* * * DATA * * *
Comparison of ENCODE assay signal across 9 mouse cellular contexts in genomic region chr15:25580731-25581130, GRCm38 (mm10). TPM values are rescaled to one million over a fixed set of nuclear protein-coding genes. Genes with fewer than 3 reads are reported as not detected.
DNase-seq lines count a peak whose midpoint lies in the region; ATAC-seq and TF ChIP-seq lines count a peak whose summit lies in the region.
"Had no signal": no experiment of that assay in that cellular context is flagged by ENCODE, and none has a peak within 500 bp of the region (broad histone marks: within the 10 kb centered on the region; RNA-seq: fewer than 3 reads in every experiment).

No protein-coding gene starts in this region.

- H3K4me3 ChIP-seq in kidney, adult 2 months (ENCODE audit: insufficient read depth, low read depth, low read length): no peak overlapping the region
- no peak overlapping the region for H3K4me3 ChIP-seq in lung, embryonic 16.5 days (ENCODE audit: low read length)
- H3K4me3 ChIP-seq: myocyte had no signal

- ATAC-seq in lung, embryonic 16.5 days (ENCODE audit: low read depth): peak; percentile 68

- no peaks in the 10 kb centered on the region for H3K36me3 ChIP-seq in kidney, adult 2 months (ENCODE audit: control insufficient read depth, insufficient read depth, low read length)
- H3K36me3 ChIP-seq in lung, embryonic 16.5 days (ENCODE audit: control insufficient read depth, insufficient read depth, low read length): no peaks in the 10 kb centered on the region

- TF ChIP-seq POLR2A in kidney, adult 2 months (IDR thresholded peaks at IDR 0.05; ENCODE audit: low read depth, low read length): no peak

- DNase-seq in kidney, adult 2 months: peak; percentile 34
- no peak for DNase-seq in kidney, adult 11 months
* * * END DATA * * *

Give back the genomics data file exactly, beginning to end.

Comparison of ENCODE assay signal across 9 mouse cellular contexts in genomic region chr15:25580731-25581130, GRCm38 (mm10). TPM values are rescaled to one million over a fixed set of nuclear protein-coding genes. Genes with fewer than 3 reads are reported as not detected.
DNase-seq lines count a peak whose midpoint lies in the region; ATAC-seq and TF ChIP-seq lines count a peak whose summit lies in the region.
"Had no signal": no experiment of that assay in that cellular context is flagged by ENCODE, and none has a peak within 500 bp of the region (broad histone marks: within the 10 kb centered on the region; RNA-seq: fewer than 3 reads in every experiment).

No protein-coding gene starts in this region.

- H3K4me3 ChIP-seq in kidney, adult 2 months (ENCODE audit: insufficient read depth, low read depth, low read length): no peak overlapping the region
- no peak overlapping the region for H3K4me3 ChIP-seq in lung, embryonic 16.5 days (ENCODE audit: low read length)
- H3K4me3 ChIP-seq: myocyte had no signal

- ATAC-seq in lung, embryonic 16.5 days (ENCODE audit: low read depth): peak; percentile 68

- no peaks in the 10 kb centered on the region for H3K36me3 ChIP-seq in kidney, adult 2 months (ENCODE audit: control insufficient read depth, insufficient read depth, low read length)
- H3K36me3 ChIP-seq in lung, embryonic 16.5 days (ENCODE audit: control insufficient read depth, insufficient read depth, low read length): no peaks in the 10 kb centered on the region

- TF ChIP-seq POLR2A in kidney, adult 2 months (IDR thresholded peaks at IDR 0.05; ENCODE audit: low read depth, low read length): no peak

- DNase-seq in kidney, adult 2 months: peak; percentile 34
- no peak for DNase-seq in kidney, adult 11 months